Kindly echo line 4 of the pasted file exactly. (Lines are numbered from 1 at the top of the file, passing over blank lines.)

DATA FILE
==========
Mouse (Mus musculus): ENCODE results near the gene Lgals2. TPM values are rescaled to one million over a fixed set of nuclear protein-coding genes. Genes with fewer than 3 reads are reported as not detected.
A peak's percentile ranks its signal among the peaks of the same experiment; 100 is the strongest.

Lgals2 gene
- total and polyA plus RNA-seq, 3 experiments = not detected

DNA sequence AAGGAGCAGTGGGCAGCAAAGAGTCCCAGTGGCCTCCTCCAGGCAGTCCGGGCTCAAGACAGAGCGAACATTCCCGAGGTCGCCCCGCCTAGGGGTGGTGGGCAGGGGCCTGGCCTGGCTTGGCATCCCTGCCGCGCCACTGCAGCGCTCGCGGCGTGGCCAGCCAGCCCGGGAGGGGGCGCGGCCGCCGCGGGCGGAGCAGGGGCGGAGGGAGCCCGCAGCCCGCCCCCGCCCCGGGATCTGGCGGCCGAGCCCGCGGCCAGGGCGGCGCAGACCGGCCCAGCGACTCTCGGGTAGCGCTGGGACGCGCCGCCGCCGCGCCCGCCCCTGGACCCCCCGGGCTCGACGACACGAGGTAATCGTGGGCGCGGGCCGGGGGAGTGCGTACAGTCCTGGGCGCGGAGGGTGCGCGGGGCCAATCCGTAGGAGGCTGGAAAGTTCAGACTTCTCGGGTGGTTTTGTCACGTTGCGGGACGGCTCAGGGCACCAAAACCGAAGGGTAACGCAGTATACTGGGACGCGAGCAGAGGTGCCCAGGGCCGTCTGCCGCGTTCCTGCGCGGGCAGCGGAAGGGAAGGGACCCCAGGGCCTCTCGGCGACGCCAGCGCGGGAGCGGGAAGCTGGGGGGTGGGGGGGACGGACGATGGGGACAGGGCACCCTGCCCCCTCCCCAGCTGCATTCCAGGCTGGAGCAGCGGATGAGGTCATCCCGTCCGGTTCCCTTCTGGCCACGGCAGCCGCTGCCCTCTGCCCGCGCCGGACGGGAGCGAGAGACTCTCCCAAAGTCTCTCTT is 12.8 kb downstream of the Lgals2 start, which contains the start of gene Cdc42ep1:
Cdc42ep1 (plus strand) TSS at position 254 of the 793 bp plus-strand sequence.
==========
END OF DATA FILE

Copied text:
- total and polyA plus RNA-seq, 3 experiments = not detected